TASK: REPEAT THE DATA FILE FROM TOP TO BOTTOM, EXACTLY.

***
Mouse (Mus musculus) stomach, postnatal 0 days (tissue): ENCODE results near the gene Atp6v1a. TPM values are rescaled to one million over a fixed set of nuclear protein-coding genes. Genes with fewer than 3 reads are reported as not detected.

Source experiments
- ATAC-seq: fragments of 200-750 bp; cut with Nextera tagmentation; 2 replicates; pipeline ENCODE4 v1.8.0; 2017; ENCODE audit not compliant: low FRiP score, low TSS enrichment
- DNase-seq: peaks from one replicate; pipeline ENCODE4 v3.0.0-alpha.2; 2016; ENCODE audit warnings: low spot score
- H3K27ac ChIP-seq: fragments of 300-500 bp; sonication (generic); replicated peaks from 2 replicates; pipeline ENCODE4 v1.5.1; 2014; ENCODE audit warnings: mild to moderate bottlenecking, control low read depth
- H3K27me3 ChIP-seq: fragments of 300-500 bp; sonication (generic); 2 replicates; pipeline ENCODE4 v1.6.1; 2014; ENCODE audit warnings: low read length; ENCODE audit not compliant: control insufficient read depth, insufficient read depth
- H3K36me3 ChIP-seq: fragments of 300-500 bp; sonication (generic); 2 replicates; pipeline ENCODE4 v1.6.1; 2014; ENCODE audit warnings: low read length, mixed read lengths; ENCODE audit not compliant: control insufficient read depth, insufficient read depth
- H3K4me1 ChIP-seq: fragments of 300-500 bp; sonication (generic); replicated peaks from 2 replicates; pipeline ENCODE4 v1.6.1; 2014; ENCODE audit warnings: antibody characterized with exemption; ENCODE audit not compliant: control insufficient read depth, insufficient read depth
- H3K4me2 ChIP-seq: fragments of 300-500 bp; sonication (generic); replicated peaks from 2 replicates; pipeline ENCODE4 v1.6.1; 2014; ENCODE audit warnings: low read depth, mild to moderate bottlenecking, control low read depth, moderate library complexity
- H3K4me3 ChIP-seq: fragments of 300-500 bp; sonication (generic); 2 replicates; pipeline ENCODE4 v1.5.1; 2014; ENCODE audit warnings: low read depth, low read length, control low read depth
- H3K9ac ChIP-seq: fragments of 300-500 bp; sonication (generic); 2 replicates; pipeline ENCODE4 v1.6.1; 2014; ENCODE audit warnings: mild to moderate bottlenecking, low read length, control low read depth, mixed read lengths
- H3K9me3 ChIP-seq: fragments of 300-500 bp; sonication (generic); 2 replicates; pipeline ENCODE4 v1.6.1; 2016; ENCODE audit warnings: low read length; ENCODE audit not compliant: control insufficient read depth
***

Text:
Mouse (Mus musculus) stomach, postnatal 0 days (tissue): ENCODE results near the gene Atp6v1a. TPM values are rescaled to one million over a fixed set of nuclear protein-coding genes. Genes with fewer than 3 reads are reported as not detected.

Source experiments
- ATAC-seq: fragments of 200-750 bp; cut with Nextera tagmentation; 2 replicates; pipeline ENCODE4 v1.8.0; 2017; ENCODE audit not compliant: low FRiP score, low TSS enrichment
- DNase-seq: peaks from one replicate; pipeline ENCODE4 v3.0.0-alpha.2; 2016; ENCODE audit warnings: low spot score
- H3K27ac ChIP-seq: fragments of 300-500 bp; sonication (generic); replicated peaks from 2 replicates; pipeline ENCODE4 v1.5.1; 2014; ENCODE audit warnings: mild to moderate bottlenecking, control low read depth
- H3K27me3 ChIP-seq: fragments of 300-500 bp; sonication (generic); 2 replicates; pipeline ENCODE4 v1.6.1; 2014; ENCODE audit warnings: low read length; ENCODE audit not compliant: control insufficient read depth, insufficient read depth
- H3K36me3 ChIP-seq: fragments of 300-500 bp; sonication (generic); 2 replicates; pipeline ENCODE4 v1.6.1; 2014; ENCODE audit warnings: low read length, mixed read lengths; ENCODE audit not compliant: control insufficient read depth, insufficient read depth
- H3K4me1 ChIP-seq: fragments of 300-500 bp; sonication (generic); replicated peaks from 2 replicates; pipeline ENCODE4 v1.6.1; 2014; ENCODE audit warnings: antibody characterized with exemption; ENCODE audit not compliant: control insufficient read depth, insufficient read depth
- H3K4me2 ChIP-seq: fragments of 300-500 bp; sonication (generic); replicated peaks from 2 replicates; pipeline ENCODE4 v1.6.1; 2014; ENCODE audit warnings: low read depth, mild to moderate bottlenecking, control low read depth, moderate library complexity
- H3K4me3 ChIP-seq: fragments of 300-500 bp; sonication (generic); 2 replicates; pipeline ENCODE4 v1.5.1; 2014; ENCODE audit warnings: low read depth, low read length, control low read depth
- H3K9ac ChIP-seq: fragments of 300-500 bp; sonication (generic); 2 replicates; pipeline ENCODE4 v1.6.1; 2014; ENCODE audit warnings: mild to moderate bottlenecking, low read length, control low read depth, mixed read lengths
- H3K9me3 ChIP-seq: fragments of 300-500 bp; sonication (generic); 2 replicates; pipeline ENCODE4 v1.6.1; 2016; ENCODE audit warnings: low read length; ENCODE audit not compliant: control insufficient read depth